Outliers: Understanding the Context of SuccessA lot has been written of late about superior performance that often sets conventional thinking on its head. We often assume genius and success is the result of natural gifts and if you don’t have it, then you don’t have it. But research is demonstrating that great performance is more about what we do after we are born than we ever thought. People don’t rise from nothing.
In his new book Outliers (men and women who do things out of the ordinary), Malcolm Gladwell writes:
We pretend that success is exclusively a matter of individual merit. But there’s nothing in any of the histories we’ve looked at so far to suggest things are that simple. These are stories, instead, about people who were given a special opportunity to work really hard and seized it, and who happened to come of age at a time when that extraordinary effort was rewarded by the rest of society. Their success was not just of their own making. It was a product of the world in which they grew up.Gladwell provides countless stories and examples of successful people—Bill Joy, Bill Gates, the Beatles, Chris Langan and others—and draws interesting connections about their success. Successful people must be considered within the context of their culture and the people that surrounded them. “The values of the world we inhabit and the people we surround ourselves with have a profound effect on who we are.”
The people who stand before kings may look like they did it all by themselves. But in fact they are invariably the beneficiaries of hidden advantages and extraordinary opportunities and cultural legacies that allow them to learn and work hard and make sense of the world in ways others cannot.If you look hard enough, there is a pattern of achievement. It’s a fascinating read.
You can see a video of Gladwell’s presentation at the 2007 New Yorker Conference 2012: Stories from the Near Future.
What is the Secret of Great Performers?
Lead By ExampleLeading by example is one of those things we know and remember to do on our way to do something else. The problem is that it requires a lot more inner work than we are willing to put in, but it leverages our leadership more than any other thing we can do.
Unfortunately, it is the norm that leaders don’t know themselves well enough to set an example. Tolstoy once remarked, “Everyone dreams of changing humanity but no one dreams of changing himself.” Yet that’s what it takes to lead by example.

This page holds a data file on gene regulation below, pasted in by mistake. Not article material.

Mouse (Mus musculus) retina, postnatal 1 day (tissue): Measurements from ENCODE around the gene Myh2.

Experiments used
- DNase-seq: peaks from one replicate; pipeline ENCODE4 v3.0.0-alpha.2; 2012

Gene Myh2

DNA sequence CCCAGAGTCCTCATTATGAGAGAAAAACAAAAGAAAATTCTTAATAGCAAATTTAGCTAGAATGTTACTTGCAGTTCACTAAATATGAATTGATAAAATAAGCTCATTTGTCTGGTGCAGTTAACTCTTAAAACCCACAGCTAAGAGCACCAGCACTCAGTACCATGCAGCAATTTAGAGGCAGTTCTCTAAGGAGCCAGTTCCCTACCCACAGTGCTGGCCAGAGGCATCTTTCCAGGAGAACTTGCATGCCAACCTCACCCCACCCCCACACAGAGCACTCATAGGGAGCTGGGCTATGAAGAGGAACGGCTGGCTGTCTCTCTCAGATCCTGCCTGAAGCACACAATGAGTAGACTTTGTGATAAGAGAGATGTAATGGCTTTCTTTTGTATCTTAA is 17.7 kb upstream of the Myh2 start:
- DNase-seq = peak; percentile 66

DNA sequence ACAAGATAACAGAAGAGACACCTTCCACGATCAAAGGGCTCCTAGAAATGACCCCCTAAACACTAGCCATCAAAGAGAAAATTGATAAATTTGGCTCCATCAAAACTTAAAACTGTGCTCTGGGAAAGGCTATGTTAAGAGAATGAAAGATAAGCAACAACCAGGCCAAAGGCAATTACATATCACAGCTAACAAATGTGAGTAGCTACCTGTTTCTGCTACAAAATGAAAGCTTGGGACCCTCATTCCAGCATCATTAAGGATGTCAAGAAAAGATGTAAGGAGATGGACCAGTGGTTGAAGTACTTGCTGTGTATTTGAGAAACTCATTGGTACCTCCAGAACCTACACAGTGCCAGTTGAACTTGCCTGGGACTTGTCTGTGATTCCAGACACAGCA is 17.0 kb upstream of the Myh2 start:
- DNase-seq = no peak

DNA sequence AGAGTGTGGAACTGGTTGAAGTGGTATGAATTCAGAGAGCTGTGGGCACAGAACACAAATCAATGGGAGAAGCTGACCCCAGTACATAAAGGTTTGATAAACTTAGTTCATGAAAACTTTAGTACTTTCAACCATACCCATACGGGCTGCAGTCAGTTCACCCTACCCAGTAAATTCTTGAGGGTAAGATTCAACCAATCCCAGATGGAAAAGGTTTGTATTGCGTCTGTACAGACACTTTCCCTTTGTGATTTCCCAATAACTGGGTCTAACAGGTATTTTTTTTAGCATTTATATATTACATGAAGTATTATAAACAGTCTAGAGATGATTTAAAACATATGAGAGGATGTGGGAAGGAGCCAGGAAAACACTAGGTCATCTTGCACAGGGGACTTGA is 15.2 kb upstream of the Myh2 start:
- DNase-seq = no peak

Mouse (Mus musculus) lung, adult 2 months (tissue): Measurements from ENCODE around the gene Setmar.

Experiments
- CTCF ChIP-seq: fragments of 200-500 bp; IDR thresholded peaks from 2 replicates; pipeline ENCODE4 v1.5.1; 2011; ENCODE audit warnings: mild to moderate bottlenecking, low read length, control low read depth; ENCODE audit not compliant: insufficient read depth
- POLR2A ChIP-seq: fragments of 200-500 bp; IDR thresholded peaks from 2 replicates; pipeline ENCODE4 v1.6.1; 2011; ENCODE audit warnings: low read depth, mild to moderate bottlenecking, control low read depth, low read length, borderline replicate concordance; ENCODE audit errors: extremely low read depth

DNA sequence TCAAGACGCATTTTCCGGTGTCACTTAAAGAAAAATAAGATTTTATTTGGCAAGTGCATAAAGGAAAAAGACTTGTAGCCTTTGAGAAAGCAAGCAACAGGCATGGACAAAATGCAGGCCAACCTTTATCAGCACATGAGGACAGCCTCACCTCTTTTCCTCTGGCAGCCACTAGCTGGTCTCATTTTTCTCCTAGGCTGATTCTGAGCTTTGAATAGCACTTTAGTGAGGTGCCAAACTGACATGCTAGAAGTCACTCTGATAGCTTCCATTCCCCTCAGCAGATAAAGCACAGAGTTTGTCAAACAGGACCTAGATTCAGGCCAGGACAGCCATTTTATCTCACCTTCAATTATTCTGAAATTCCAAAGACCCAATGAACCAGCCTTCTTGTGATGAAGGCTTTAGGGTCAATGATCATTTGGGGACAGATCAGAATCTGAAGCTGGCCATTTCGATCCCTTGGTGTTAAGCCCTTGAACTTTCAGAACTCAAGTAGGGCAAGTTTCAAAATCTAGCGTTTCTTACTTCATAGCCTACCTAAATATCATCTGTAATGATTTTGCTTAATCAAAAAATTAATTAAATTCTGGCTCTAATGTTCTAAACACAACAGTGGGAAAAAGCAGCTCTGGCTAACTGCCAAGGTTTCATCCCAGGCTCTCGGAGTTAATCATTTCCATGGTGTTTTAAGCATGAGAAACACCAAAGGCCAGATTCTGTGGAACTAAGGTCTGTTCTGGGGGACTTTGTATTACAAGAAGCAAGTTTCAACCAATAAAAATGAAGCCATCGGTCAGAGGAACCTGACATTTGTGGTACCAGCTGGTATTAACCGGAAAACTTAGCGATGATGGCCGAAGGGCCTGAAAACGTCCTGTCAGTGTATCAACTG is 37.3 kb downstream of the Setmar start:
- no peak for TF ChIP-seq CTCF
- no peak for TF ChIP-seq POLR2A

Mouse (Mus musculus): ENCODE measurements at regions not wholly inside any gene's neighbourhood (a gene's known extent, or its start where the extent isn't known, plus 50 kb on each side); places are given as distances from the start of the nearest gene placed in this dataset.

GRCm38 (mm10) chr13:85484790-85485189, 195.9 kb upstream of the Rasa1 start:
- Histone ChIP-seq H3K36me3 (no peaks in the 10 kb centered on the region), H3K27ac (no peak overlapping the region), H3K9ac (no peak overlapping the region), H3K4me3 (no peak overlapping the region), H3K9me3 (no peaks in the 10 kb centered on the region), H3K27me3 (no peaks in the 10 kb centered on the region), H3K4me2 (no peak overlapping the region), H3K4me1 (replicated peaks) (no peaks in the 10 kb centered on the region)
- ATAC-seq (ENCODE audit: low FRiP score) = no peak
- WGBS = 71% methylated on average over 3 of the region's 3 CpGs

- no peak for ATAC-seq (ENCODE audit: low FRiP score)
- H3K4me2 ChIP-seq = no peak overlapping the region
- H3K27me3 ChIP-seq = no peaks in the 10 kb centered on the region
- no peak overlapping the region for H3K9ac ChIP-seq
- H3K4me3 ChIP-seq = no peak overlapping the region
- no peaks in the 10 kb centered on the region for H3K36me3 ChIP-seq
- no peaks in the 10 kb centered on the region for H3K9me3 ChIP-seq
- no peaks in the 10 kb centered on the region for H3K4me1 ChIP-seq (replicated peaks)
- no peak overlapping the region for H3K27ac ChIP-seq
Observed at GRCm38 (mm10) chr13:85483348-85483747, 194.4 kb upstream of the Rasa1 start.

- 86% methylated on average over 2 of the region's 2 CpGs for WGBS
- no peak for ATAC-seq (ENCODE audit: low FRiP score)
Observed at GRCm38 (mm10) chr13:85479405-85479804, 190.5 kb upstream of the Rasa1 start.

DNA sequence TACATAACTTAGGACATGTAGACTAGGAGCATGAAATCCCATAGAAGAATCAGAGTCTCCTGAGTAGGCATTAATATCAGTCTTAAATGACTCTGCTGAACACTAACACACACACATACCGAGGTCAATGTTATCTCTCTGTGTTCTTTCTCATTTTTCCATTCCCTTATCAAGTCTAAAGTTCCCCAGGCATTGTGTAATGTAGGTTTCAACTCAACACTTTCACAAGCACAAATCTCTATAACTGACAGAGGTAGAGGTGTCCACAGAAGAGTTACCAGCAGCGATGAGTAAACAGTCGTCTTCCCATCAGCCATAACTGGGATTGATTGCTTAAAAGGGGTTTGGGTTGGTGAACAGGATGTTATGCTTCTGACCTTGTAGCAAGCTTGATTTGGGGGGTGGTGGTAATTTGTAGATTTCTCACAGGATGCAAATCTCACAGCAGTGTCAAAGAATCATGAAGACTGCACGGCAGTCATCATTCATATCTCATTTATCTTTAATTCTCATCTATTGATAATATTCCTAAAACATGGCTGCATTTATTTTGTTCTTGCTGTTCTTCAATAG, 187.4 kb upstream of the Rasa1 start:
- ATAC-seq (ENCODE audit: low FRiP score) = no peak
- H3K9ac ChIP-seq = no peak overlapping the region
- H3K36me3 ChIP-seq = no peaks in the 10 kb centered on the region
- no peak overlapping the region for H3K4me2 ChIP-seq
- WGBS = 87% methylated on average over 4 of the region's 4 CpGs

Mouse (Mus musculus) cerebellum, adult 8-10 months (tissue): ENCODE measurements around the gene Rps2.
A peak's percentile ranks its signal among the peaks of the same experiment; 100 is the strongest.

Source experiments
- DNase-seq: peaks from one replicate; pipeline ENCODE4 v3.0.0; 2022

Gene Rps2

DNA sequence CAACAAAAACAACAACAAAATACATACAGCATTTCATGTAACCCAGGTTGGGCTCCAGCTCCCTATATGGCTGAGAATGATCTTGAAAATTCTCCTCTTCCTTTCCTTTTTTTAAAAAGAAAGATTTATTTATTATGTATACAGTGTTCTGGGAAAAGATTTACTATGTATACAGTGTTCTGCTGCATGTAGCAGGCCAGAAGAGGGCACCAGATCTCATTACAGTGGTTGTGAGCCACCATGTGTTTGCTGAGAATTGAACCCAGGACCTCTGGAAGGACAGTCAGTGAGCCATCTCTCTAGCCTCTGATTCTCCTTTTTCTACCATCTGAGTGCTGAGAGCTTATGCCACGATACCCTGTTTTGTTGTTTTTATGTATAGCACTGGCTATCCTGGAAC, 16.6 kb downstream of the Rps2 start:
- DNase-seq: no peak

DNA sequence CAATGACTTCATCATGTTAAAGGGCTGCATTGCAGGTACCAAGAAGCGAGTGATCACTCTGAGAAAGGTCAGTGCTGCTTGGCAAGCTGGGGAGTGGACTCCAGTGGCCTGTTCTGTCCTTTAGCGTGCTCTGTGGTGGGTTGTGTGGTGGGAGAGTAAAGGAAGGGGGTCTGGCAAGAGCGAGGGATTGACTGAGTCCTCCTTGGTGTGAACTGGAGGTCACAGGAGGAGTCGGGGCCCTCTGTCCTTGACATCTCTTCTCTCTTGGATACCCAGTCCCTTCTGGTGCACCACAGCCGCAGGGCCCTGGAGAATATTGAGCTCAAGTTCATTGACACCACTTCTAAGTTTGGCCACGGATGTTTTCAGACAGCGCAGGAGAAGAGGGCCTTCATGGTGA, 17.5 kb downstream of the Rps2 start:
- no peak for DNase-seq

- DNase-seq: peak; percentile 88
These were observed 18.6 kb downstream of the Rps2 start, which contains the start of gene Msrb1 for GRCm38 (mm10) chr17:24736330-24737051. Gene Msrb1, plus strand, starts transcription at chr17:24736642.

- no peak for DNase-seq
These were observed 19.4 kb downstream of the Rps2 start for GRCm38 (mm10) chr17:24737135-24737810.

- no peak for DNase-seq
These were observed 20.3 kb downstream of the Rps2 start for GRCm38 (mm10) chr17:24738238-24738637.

John Baldoni has written an excellent and practical book that addresses areas that leaders need to look at in order to be the kind of person that people will want to follow. Lead by Example contains 50 short chapters (See the Table of Contents here.) that pinpoint an area of concern and how to tackle it. It “demonstrates how leaders leverage their best attributes to overcome their shortcomings in order to build trust and drive results.”
Baldoni breaks up the 50 chapters into four sections that he describes this way:
Set the Right Example
Before you can lead others, you must lead yourself. You need to know what you are made of. Character and conviction matter….Your example is your character in action. Ask yourself:
You need to know who you are leading and the culture in which you intend to lead. Most often, there will be no roadmaps, but there will be plenty of roadblocks. It’s the leader’s job to identify them and put the team in place to remove them….[L]eaders need to set direction, but then step back and let people discover for themselves how to get things done. Ask yourself:
Life comes at you in different directions. Sometimes it will come so hard it will knock you down. There is no shame in falling; what matters is getting up to fight again. When your people see you doing that, they will be encouraged to follow your example. Sometimes you have to collaborate with people who have no interest in you or your ideas. You have to learn to lead when you have no authority to do so. You must prove that you know your stuff. You must use your wits and your influence to succeed. By doing so, you create opportunities for people to listen to what you have to say and give yourself a chance to prove your case. Ask yourself:
No leader lives in a vacuum. It is incumbent that you show people what you think of them, honestly and positively. This means you coach your people for success. Ask yourself:
The way this book is organized makes it a great reference tool that you can refer to when you are faced with leadership—people—issues. It’s also a good book to put in the hands of those who are seeking to lead in your organization. The thinking and behaviors addressed in this book will pay dividends.
Leadership Books: November 2008Here's a look at some of the best leadership books to be released in November.
There's No Elevator to the Top: A Leading Headhunter Shares the Advancement Strategies of the World's Most Successful Executive by Umesh Ramakrishnan
Making a Difference by Being Yourself: Using Your Personality Type at Work and in Relationships by Gregory E. Huszczo
Outliers: The Story of Success by Malcolm Gladwell
Strategic Alliances: Three Ways to Make Them Work (Memo to the CEO) by Steve Steinhilber
Call Me Ted by Ted Turner with Bill Burke